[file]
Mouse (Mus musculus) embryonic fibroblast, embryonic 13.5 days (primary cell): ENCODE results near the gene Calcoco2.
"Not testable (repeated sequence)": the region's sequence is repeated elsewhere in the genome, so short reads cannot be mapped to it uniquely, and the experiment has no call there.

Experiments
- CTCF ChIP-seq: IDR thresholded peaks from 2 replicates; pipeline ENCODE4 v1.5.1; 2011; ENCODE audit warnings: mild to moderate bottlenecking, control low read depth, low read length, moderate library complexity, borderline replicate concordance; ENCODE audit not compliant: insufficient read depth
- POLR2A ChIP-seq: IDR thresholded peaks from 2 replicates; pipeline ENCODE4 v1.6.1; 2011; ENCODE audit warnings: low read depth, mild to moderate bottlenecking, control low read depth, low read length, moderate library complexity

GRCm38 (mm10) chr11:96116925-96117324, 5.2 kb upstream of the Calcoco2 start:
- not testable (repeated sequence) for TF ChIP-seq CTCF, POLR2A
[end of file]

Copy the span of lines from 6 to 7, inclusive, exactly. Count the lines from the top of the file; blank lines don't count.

GRCm38 (mm10) chr11:96116925-96117324, 5.2 kb upstream of the Calcoco2 start:
- not testable (repeated sequence) for TF ChIP-seq CTCF, POLR2A